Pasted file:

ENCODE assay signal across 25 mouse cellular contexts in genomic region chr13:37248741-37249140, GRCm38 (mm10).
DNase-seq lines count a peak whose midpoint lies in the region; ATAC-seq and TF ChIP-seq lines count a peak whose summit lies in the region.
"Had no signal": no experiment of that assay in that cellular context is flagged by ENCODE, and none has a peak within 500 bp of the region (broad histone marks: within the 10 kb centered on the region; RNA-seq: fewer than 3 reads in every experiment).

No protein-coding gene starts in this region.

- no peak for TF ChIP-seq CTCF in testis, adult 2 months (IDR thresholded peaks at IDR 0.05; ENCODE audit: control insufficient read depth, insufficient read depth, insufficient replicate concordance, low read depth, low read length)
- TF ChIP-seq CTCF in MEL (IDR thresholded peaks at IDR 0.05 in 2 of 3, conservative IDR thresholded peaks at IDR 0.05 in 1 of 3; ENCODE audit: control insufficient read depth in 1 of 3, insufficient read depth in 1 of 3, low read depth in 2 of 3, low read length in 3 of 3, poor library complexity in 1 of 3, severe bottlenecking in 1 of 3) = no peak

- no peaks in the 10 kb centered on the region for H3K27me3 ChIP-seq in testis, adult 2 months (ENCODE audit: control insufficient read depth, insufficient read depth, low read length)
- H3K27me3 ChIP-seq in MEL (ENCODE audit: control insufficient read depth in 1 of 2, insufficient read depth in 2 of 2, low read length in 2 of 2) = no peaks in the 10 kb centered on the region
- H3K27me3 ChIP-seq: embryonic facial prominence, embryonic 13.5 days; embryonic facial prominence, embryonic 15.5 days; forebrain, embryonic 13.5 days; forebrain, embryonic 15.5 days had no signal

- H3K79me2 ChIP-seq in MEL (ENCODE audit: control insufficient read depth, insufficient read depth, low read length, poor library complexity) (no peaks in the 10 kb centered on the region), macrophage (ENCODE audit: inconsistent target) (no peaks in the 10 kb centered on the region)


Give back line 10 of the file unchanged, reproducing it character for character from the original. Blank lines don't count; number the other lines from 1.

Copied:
- H3K79me2 ChIP-seq in MEL (ENCODE audit: control insufficient read depth, insufficient read depth, low read length, poor library complexity) (no peaks in the 10 kb centered on the region), macrophage (ENCODE audit: inconsistent target) (no peaks in the 10 kb centered on the region)